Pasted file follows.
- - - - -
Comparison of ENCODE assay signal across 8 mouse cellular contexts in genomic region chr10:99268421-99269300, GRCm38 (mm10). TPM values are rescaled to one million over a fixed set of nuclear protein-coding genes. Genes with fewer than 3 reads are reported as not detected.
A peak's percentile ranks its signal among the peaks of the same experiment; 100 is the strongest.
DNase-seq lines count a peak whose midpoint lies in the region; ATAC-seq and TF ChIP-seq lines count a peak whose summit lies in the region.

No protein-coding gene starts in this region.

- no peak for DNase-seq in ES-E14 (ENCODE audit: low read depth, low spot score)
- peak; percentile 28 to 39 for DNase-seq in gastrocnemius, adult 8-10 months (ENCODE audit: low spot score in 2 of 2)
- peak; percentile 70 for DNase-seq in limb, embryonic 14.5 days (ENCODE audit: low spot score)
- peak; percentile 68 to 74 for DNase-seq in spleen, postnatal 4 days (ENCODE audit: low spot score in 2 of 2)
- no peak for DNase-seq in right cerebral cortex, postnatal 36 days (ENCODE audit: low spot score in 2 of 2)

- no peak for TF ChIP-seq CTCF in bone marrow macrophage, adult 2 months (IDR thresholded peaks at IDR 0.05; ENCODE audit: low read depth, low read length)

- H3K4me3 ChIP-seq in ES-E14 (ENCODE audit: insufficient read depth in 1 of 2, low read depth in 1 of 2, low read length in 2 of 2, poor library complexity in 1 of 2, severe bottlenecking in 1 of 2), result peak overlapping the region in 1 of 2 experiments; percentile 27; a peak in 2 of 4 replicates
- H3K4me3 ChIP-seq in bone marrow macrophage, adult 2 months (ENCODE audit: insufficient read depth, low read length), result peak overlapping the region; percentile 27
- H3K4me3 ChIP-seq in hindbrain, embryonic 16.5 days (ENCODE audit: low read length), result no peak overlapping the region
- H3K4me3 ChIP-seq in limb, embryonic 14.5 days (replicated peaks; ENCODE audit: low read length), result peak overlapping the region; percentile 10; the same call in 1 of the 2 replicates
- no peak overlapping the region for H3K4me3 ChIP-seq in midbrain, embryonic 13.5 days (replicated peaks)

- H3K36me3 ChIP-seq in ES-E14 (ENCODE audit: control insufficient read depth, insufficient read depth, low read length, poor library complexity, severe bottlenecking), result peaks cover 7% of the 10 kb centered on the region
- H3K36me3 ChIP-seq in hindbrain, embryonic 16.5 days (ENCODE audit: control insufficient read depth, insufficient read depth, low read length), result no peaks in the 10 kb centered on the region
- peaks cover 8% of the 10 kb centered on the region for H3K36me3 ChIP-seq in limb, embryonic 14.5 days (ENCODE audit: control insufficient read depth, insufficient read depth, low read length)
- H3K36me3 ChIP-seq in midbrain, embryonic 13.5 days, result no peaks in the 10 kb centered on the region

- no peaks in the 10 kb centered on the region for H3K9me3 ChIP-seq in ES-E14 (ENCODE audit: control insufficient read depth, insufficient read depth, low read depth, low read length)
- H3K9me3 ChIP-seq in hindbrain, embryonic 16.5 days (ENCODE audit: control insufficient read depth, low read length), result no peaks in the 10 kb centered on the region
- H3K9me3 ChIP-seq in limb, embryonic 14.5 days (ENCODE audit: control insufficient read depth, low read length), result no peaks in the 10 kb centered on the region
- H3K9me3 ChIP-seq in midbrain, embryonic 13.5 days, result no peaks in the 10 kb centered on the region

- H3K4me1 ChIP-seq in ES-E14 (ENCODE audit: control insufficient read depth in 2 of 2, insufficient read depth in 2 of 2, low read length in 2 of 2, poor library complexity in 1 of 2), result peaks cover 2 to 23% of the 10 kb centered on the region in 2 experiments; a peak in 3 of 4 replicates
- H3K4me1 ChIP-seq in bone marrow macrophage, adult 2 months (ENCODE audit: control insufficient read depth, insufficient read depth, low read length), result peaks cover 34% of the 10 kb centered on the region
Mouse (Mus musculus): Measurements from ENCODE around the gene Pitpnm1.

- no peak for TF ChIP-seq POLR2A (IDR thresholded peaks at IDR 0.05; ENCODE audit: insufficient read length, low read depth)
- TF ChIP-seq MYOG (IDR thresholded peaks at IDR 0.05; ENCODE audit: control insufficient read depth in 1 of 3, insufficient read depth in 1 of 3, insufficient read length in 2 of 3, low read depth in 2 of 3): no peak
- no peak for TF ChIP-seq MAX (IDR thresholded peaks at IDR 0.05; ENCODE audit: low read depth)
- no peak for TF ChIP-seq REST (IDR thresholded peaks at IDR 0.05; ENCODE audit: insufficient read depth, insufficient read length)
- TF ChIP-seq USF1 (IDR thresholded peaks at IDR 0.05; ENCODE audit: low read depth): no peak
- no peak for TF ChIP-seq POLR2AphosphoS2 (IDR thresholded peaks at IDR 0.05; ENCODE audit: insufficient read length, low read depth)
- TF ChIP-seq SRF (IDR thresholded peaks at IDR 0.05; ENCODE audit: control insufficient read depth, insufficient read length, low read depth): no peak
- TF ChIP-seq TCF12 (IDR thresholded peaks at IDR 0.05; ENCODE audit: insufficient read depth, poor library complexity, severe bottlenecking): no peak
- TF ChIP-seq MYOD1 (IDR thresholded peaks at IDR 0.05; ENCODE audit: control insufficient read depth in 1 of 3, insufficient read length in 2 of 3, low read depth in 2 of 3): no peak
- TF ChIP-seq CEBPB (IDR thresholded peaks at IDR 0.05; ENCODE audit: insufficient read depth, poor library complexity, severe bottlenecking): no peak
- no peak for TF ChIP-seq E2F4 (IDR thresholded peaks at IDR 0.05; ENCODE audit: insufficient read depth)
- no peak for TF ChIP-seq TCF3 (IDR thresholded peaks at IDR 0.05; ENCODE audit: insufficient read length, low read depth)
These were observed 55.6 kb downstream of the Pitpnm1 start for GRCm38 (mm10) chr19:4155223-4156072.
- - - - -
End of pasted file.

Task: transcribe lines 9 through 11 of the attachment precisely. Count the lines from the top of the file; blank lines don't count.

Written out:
- no peak for DNase-seq in right cerebral cortex, postnatal 36 days (ENCODE audit: low spot score in 2 of 2)

- no peak for TF ChIP-seq CTCF in bone marrow macrophage, adult 2 months (IDR thresholded peaks at IDR 0.05; ENCODE audit: low read depth, low read length)

- H3K4me3 ChIP-seq in ES-E14 (ENCODE audit: insufficient read depth in 1 of 2, low read depth in 1 of 2, low read length in 2 of 2, poor library complexity in 1 of 2, severe bottlenecking in 1 of 2), result peak overlapping the region in 1 of 2 experiments; percentile 27; a peak in 2 of 4 replicates